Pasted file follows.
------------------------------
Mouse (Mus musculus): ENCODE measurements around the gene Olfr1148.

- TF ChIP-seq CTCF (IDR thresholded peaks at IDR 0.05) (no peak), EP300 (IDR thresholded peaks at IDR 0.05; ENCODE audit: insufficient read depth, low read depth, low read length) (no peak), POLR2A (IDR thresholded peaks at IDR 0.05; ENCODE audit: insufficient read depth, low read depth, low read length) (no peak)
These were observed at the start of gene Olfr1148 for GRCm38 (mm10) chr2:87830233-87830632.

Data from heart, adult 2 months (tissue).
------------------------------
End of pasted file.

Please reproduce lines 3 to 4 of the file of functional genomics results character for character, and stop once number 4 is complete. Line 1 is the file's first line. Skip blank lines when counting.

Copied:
These were observed at the start of gene Olfr1148 for GRCm38 (mm10) chr2:87830233-87830632.

Data from heart, adult 2 months (tissue).